Doing so will clean out any prior puppet certificates, enable netboot for the node in question, and power cycle the node. When the machine reboots, it will start a PXE install of the baremetal operating system. Once the operating system is installed, the machine will reboot again and a puppet agent will be started. The agent will immediately commence installing OpenStack.

If you have pre-provisioned your server and don't wish to use Cobbler for baremetal provisioning, you can run the following commands on the node instead:

apt-get install -y git
cd /root
git clone
cd puppet_openstack_builder
git checkout i.1
cd install-scripts
export build_server_ip=<YOUR_BUILD_NODE_IP>
puppet agent -td --server=<YOUR_BUILD_NODE_FQDN> --pluginsync

This will setup Puppet and then perform a catalog run. If you already have Puppet 3.2 installed or have a repository from which it can be installed already set on the node, you simply run the script directly from curl rather than cloning the repository first:

apt-get install -y curl
export build_server_ip=<YOUR_BUILD_NODE_IP>
bash <(curl \-fsS
puppet agent -td --server=<YOUR_BUILD_NODE_FQDN> --pluginsync

Note: The setup script should only be run once. If you want to force an update after the initial run, simply restart the Puppet agent (using service puppet restart if Puppet is set up to run automatically or puppet agent -td --server=<YOUR_BUILD_NODE_FQDN> --pluginsync if it isn't) to perform another catalog run.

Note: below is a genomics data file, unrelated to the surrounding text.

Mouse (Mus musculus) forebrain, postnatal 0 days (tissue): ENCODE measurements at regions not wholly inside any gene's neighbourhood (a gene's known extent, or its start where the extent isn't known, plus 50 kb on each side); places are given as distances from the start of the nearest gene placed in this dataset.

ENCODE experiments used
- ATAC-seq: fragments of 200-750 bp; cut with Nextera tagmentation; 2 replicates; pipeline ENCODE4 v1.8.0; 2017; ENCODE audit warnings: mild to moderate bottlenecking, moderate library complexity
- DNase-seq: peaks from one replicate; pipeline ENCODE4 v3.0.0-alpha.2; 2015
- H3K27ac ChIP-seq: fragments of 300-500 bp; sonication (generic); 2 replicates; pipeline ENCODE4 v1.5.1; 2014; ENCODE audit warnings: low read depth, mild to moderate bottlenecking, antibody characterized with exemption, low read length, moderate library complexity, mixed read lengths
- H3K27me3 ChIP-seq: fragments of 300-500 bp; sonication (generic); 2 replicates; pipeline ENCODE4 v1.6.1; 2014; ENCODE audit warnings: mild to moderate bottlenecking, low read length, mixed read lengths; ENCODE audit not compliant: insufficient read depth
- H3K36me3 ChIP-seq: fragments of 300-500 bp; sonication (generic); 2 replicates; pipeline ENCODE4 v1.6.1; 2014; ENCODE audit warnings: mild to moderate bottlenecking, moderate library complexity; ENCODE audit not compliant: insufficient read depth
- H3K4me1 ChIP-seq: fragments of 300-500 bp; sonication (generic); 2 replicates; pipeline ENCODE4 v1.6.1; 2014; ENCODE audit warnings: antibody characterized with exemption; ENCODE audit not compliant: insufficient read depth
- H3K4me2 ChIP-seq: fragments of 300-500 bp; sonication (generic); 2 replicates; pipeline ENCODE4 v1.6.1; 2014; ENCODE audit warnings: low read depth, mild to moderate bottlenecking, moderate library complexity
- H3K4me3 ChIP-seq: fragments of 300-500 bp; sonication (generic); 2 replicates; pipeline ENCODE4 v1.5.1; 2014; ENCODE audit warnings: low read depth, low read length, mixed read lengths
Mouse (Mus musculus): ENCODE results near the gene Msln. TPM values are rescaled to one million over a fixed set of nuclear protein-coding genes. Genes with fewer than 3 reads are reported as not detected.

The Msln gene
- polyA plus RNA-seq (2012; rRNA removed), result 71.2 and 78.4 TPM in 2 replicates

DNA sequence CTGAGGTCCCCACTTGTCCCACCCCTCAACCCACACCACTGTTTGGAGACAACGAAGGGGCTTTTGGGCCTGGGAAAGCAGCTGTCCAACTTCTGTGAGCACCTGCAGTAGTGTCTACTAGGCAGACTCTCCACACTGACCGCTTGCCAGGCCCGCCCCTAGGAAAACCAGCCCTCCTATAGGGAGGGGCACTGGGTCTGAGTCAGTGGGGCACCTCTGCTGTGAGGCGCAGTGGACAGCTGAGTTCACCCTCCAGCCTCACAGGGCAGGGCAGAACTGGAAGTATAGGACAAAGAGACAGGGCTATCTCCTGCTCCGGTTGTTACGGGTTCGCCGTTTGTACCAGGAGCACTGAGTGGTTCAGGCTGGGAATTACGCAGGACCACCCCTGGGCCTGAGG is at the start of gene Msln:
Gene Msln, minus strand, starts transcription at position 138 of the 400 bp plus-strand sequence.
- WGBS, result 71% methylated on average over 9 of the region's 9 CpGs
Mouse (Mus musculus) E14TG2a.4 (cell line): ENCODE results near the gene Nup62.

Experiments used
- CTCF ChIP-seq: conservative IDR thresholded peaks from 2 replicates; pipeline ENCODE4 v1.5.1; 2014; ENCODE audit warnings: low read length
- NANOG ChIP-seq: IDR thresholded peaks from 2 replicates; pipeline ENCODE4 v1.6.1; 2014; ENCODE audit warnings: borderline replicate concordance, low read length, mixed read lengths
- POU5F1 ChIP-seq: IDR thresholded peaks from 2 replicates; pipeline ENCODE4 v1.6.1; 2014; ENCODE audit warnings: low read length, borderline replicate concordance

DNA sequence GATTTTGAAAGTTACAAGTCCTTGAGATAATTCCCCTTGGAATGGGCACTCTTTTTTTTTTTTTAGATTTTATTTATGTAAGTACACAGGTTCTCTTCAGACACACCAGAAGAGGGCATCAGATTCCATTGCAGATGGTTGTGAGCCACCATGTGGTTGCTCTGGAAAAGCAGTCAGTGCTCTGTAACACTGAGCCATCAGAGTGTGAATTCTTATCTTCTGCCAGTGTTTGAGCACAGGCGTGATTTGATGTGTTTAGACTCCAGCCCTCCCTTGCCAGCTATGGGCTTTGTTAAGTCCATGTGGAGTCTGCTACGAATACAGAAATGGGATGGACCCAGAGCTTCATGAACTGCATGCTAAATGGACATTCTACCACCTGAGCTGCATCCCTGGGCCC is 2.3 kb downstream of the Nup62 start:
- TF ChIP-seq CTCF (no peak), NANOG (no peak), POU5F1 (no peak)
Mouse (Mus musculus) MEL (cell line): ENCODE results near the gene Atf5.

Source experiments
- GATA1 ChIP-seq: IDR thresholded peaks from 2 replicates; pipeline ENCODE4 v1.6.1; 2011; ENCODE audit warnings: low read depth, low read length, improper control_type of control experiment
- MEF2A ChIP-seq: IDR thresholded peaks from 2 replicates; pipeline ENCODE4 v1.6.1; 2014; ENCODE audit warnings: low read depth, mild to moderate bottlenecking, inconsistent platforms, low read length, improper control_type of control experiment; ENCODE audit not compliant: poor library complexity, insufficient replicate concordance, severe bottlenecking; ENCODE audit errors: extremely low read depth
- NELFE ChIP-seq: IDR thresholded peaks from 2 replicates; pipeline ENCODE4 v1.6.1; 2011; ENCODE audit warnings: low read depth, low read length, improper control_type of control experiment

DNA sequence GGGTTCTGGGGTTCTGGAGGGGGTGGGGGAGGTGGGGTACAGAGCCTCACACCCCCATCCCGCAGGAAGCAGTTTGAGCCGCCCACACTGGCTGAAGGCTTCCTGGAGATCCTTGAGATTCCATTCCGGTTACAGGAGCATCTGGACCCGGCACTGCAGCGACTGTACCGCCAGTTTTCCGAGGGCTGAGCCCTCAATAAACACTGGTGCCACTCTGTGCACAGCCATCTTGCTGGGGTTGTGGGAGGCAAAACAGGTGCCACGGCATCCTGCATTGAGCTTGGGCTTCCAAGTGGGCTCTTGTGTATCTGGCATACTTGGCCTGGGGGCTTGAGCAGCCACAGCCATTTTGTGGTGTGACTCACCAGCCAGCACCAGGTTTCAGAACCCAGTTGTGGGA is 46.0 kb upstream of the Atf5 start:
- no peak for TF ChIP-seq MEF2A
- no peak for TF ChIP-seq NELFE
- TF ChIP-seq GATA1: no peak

Global Parameters

A couple of parameters are defined in a "global" parameter hierarchy separate from the user.$scenario.yaml files which contain most user settings. These global parameters take precedence over any user parameters, and are intended to set global "defaults" for topological choices like:

  • what storage backend do I use for Cinder?
  • what storage backend do I use for Glance?
  • what tunneling technology do I use for network segregation?

These settings are found in configuration files under data/global_hiera_params

Selecting a Cinder backend

In COI deployments Cinder can be backed by either Ceph block storage, or iSCSI block storage. Note that Ceph is generally the preferred choice in HA installations.

To choose Ceph, edit /etc/puppet/data/global_hiera_params/common.yaml and change the cinder_backend setting to rbd (and also see further instructions below about configuring Ceph):

cinder_backend: rbd

To choose iSCSI, edit /etc/puppet/data/global_hiera_params/common.yaml and change the cinder_backend setting to iscsi:

cinder_backend: iscsi

Selecting a Glance backend

In COI deployments Glance can be backed by local file storage, or by Swift object storage, or by Ceph object storage. Either Swift or Ceph object storage are appropriate choices for HA installations.

To choose Swift, edit /etc/puppet/data/global_hiera_params/common.yaml and change the glance_backend setting to swift:

glance_backend: swift

To choose Ceph, edit /etc/puppet/data/global_hiera_params/common.yaml and change the glance_backend setting to rbd (and also see further instructions below about configuring Ceph):

glance_backend: rbd

To choose local file storage, edit /etc/puppet/data/global_hiera_params/common.yaml and change the glance_backend setting to file:

glance_backend: swift

Advanced network topologies